Ancient Monuments

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Romano-Celtic shrine 540m ESE of South Yardhope

A Scheduled Monument in Harbottle, Northumberland

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Latitude: 55.2992 / 55°17'57"N

Longitude: -2.1186 / 2°7'6"W

OS Eastings: 392567.63677

OS Northings: 600573.76051

OS Grid: NT925005

Mapcode National: GBR F7N5.46

Mapcode Global: WHB0T.F2CC

Entry Name: Romano-Celtic shrine 540m ESE of South Yardhope

Scheduled Date: 3 July 2000

Source: Historic England

Source ID: 1018943

English Heritage Legacy ID: 32741

County: Northumberland

Civil Parish: Harbottle

Traditional County: Northumberland

Lieutenancy Area (Ceremonial County): Northumberland

Church of England Parish: Upper Coquetdale

Church of England Diocese: Newcastle


The monument includes the remains of a shrine of Romano-British date, situated
at 300m above sea level, immediately below the summit of a long ridge on the
right bank of the Rowantree Cleugh. The shrine is visible as a roughly square,
natural chamber formed in bedrock; the east side is assembled from large
boulders, leaving an opening 0.45m wide at the north east corner which opens
onto a natural gully. The chamber is 2m square and between 1.5m to 2m high. On
the north side of the chamber there is a rock cut ledge which originally
supported one side of a roof. Immediately to the east of this feature there is
a niche 0.4m by 0.15m interpreted as a place to hold a lamp or offerings. On
the rock face at the north side of the entrance there is a carved figure 0.32m
high and 0.20m wide within a small niche 0.36m high by 0.32m wide. The figure,
which is unclothed except for a cap or helmet, stands with feet apart and arms
outstretched. It holds a spear in its right hand and a small round shield in
its left hand. The style of the figure is that of a Celtic god but the nature
of the craftsmanship indicates a Roman artist. The carving has been identified
as the local Celtic god Cocidius.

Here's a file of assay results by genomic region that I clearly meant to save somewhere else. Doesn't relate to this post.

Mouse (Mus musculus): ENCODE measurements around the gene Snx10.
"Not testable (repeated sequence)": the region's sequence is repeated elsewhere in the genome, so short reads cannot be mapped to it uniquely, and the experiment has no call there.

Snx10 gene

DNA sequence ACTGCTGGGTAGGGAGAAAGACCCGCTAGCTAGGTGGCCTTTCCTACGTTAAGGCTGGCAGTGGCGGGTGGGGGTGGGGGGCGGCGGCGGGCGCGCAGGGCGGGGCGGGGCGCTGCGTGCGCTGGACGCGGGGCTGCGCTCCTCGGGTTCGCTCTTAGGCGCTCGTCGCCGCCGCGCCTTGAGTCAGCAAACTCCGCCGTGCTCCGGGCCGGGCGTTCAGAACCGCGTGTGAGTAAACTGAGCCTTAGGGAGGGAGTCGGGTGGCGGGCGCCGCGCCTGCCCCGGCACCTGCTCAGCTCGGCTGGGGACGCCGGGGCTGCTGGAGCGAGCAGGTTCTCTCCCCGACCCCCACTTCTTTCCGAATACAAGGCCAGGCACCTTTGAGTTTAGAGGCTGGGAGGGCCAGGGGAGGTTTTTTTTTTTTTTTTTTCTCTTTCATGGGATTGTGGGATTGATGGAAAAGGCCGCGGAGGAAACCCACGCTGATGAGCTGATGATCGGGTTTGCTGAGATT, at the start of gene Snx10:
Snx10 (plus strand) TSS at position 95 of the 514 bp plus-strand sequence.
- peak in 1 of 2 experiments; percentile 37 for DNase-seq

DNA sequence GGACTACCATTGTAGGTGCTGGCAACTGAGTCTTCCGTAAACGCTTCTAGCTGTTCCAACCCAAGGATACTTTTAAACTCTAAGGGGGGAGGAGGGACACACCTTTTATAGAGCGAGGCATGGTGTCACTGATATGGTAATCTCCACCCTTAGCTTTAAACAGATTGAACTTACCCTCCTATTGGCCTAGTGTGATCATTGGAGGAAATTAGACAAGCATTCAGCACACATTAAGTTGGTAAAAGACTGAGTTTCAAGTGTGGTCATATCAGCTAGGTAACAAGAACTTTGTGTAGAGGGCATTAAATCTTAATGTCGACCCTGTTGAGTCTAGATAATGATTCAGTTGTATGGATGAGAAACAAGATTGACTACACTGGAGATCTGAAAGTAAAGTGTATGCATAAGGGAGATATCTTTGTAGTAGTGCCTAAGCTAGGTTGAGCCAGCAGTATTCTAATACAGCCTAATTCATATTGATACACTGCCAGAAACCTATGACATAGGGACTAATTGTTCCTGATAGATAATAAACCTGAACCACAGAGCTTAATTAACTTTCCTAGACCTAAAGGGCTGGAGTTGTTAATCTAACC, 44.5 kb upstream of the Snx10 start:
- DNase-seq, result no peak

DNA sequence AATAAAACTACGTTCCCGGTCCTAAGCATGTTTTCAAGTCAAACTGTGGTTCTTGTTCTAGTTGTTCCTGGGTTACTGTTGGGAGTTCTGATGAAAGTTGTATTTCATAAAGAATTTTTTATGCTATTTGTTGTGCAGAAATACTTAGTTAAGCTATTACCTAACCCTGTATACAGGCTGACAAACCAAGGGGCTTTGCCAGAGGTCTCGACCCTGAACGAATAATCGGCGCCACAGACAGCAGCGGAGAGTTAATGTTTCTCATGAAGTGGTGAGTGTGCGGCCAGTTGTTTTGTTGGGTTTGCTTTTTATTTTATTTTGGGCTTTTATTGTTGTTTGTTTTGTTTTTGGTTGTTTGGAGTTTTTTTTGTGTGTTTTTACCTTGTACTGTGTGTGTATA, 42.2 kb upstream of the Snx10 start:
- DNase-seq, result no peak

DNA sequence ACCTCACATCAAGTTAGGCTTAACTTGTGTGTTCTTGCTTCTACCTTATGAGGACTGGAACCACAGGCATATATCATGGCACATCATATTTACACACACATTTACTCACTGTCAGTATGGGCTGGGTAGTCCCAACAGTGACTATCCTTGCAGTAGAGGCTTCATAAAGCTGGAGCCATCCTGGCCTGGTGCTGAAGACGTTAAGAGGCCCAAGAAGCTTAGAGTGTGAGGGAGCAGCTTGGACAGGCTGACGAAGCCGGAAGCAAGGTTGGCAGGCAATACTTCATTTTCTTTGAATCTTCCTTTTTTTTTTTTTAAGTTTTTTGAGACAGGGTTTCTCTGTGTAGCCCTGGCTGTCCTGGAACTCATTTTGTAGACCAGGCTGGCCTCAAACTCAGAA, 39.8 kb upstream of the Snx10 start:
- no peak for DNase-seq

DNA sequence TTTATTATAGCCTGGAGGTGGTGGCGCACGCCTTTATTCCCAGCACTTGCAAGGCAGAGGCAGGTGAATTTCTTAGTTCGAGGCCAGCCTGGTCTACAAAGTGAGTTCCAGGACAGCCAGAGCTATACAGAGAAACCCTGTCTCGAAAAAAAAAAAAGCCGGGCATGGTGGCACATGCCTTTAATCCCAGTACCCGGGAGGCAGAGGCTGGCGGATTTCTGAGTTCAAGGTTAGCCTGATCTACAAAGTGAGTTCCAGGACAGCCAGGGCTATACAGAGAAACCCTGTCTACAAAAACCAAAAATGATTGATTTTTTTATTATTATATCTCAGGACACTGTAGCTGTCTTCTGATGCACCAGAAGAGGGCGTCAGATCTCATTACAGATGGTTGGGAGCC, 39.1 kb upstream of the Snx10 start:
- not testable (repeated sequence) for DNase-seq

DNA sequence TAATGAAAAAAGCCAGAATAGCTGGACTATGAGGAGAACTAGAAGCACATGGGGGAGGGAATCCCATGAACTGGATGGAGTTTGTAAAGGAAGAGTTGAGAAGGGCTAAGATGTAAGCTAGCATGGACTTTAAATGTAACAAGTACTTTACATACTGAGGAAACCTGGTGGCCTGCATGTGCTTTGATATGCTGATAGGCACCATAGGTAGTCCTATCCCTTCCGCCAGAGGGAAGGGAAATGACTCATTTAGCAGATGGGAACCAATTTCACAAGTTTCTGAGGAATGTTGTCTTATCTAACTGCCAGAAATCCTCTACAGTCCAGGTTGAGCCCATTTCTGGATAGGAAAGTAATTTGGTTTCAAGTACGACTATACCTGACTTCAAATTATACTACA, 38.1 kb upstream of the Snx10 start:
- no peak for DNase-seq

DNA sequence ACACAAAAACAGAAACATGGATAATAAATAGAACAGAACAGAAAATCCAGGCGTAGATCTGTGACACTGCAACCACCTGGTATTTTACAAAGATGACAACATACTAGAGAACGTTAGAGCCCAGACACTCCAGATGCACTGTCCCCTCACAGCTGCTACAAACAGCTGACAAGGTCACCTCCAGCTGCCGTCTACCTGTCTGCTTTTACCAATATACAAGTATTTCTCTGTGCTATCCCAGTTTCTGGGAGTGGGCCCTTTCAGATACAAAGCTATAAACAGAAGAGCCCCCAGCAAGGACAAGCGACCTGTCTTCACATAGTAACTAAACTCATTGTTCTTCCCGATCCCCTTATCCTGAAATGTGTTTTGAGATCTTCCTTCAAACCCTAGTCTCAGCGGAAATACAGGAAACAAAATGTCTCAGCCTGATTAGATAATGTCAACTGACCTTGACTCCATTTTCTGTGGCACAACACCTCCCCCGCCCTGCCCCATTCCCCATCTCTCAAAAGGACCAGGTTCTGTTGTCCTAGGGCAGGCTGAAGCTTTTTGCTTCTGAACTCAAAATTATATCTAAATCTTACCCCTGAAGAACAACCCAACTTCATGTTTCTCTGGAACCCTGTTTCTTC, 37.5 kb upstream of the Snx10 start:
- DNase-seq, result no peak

The shrine was excavated in 1980 when evidence of human modification of
the natural chamber was found. This included tool marks caused by cutting away
the bedrock along the west wall of the chamber in order to create a low bench,
and an attempt to dress the south door jamb of the chamber. A post hole was
also uncovered set into the bedrock floor of the shrine adjacent to the
doorway, and a threshold had been created by the laying down of a single layer
of small stones. A small hearth was also discovered in the south east corner
of the chamber associated with a crude attempt to create a chimney or flue.
The excavation also uncovered evidence that the chamber had seen use in modern

The site of the monument is shown on the attached map extract.
It includes a 2 metre boundary around the archaeological features,
considered to be essential for the monument's support and preservation.

Source: Historic England

Reasons for Scheduling

Roman religion had adopted wholesale the classical pantheon of the Greeks. To
this the Romans grafted on their own Italic or Etruscan beliefs, frequently
associated with fertility and vegetation, and thus with the conquest of
Britain (AD 43-410) brought to the province classical deities covering a wide
range of functions. The indigenous population of Britain had already evolved a
comprehensive mythology of its own, based partly on the worship of natural
phenomena and partly on those aspects of life it considered vital -
prosperity, fertility, war and death. Roman toleration of native religions
enabled the deities of both conqueror and conquered to intermingle by means of
a process known as syncretism. The Roman god Mars, for example, originally an
Italic deity associated with fertility and untamed woodlands, became linked
with Celtic warrior deities such as Cocidius along Hadrian's Wall.
In the more Romanized parts of the Empire, formal temples were constructed and
could be elaborate structures, but on the fringes of the Empire where pre-
Roman traditions were more likely to continue, as well as the more formal
Romanized temples, places of veneration also took the form of simple round or
rectangular structures which continued the traditions of pre-Roman Celtic
Despite the fact that it has been used in later times and has been excavated,
the Romano-Celtic shrine 540m ESE of South Yardhope is well preserved and
retains evidence of its original use. The relief carving is a particularly
fine one and is one of few known rock cut examples in Northumberland. This
carving also illustrates the process of syncretism as practiced in the
frontier region of northern England during the Roman occupation.

Source: Historic England


Books and journals
Charlton, D B, Mitcheson, M M, 'Britannia' in Yardhope. A shrine to Cocidius, , Vol. 14, (1983), 143-53

Source: Historic England

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